After spending the last five years of your doctoral program interviewing 200 back-woods still operators around the world, you must now analyze the open-ended responses that you have from your interviews. How do you analyze the qualitative data from interviews?
First, browse through the responses to try to get a mental idea of the different categories of responses and the different factors that make up the response to each question. You probably will find, for example, that respondents have mentioned issues associated with the different types of tubing and pipe that is used in the construction of a still – PVC and iron pipe, copper and aluminum tubing, or rubber inner tubes. "Tubing and Pipe" might be a category of responses, while the type of material might be factors about which different issues are discussed.
To give yourself a better visual picture of what your data looks like, you can put these factors on a spreadsheet. List each respondent's answer on the left column, and then create columns across the top using the initial factors that you observed in your first browse through the answers (materials of PVC, iron, copper, aluminum, and rubber).
Now consider a response that says, "Well, copper has a problem with lead in the system, aluminum corrodes and wants to kink when bent, PVC is cheap and easy to assemble, and inner tubes are useless in the production process but are great fun for tubing in the crick at the end of a long day." For this respondent, you have a comment to put under each column of material.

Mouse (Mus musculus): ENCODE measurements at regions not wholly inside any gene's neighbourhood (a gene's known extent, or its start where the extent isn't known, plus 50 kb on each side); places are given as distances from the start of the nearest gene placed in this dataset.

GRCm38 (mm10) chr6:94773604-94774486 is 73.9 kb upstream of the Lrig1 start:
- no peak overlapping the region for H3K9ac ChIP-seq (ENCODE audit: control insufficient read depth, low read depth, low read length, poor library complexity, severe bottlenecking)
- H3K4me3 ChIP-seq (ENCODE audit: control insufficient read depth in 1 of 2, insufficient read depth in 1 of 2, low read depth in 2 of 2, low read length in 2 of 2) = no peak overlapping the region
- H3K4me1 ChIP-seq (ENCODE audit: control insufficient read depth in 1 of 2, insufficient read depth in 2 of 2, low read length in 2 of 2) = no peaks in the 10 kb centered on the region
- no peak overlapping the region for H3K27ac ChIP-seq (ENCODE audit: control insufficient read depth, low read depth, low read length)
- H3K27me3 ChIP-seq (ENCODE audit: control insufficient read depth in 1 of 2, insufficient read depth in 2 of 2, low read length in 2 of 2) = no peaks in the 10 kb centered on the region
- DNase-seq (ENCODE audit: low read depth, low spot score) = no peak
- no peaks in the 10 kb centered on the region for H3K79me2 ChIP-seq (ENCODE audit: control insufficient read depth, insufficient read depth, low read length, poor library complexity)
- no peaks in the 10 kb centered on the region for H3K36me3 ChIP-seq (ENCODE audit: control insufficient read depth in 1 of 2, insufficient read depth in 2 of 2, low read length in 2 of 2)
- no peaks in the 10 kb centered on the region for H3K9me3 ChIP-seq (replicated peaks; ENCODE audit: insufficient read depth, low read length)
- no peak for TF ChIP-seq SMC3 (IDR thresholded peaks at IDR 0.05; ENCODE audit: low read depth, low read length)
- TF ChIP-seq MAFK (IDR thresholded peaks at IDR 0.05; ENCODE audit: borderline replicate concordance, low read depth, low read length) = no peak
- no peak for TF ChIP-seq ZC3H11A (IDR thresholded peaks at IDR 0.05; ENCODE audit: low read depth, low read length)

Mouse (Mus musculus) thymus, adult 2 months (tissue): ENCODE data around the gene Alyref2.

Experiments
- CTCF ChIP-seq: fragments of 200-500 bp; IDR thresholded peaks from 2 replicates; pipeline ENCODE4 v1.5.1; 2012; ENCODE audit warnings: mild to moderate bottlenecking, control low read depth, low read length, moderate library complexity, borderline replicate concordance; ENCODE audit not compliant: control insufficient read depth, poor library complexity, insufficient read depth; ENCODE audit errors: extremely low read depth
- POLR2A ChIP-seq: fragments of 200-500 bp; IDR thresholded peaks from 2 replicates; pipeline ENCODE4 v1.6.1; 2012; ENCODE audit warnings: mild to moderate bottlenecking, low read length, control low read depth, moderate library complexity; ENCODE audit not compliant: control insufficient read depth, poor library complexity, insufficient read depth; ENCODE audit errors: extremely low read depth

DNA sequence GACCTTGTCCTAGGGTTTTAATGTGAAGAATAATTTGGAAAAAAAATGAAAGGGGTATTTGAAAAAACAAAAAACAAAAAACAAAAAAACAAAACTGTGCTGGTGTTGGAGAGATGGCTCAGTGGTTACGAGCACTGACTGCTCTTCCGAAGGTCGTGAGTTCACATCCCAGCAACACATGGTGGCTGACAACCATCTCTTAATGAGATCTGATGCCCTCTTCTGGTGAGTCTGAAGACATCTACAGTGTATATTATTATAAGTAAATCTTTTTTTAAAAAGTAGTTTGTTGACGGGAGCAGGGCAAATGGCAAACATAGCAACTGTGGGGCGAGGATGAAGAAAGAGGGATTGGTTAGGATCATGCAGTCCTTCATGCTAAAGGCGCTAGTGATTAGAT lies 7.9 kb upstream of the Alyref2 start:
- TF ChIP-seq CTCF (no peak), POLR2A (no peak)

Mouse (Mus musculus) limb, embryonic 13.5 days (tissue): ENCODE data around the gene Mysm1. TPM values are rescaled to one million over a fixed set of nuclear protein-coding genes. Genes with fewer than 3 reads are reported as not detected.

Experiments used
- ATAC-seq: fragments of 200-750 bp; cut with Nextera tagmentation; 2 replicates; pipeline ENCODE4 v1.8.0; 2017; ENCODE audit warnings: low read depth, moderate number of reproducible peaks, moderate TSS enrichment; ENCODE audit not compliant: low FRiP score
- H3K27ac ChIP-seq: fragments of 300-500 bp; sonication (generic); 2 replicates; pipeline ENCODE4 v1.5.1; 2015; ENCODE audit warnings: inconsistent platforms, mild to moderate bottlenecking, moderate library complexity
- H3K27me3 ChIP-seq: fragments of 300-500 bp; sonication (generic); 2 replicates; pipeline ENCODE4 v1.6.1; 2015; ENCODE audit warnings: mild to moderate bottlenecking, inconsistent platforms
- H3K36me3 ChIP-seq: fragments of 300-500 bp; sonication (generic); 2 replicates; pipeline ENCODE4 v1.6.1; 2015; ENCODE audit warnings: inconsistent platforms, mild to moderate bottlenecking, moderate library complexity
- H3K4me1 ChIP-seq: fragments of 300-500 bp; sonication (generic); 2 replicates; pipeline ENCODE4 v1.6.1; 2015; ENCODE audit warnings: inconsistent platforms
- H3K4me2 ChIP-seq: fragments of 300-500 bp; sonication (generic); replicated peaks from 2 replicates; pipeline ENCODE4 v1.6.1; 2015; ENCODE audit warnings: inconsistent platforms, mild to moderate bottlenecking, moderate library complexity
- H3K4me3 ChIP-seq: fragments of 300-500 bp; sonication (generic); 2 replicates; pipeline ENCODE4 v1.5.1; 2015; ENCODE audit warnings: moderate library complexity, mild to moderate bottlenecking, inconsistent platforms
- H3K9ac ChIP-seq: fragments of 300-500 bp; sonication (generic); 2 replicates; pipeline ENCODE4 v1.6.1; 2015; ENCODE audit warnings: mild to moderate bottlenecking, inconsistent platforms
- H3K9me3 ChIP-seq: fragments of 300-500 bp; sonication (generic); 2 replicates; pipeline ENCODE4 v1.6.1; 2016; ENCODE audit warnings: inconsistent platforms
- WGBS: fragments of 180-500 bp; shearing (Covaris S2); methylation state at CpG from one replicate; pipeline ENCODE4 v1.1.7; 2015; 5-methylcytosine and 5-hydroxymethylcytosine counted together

Once you have entered these responses in the cells of a spreadsheet grid, you can now more easily sit back and mentally focus on the qualitative comments down through individual columns. When you do this, additional factors might now come to mind. The comments of just this one respondent seem to suggest additional factors of contamination, durability, ease of assembly, price, production value, and enjoyment. If you massage your spreadsheet to break out these additional factors, you can then do a quantitative sort of analysis/report that discusses factors that were not (could not be) considered a priori.
An objective discussion of your findings might then say, "Twenty, or ten percent, of the respondents indicated that corrosion and kinking were problems with aluminum, while none mentioned these issues with PVC or iron pipe, copper tubing, or inner tubes. One hundred sixty, or eighty percent, made mention of the absolute joy of working with rubber inner tubes. However, the twenty percent who didn't mention rubber inner tubes as being associated with fun made comments to suggest that they do not know what “tubing” is, using this term as a verb rather than as a noun. Our conjecture is that rubber inner tubes do not replace the tubing used in a still, but rather that inner tubes are somehow being used in addition to operations of a back-woods still. We are not certain as to how these types of tubing are being used in operating a still, but believe that they are being used after a production run has been completed and is ready for sampling and bottling. Our quantitative follow-up questionnaire will be sure to include questions about this issue."
Although this method might seem time consuming (it is!), note that by NOT automating analysis at this exploratory stage, you are able to tease out factors that might not otherwise become apparent. E.g., by using a word processor or other program to count words, you will not pick up on the issues above.
Also important to note is that you don't necessarily have to know very much about the topic being studied in order to see issues begin to be grouped if you use this method. Indeed, I would argue that being naive to the topic can help you to make unbiased classifications and to maintain better organization in analysis than someone who has the pre-conceived notions of what s/he should be seeing. Nonetheless, only an expert could take a final look at your analysis and be able to explain or conjecture why, say, PVC would be reported as the most favorite type of pipe even though it is a material that is specifically not used in many parts of a still.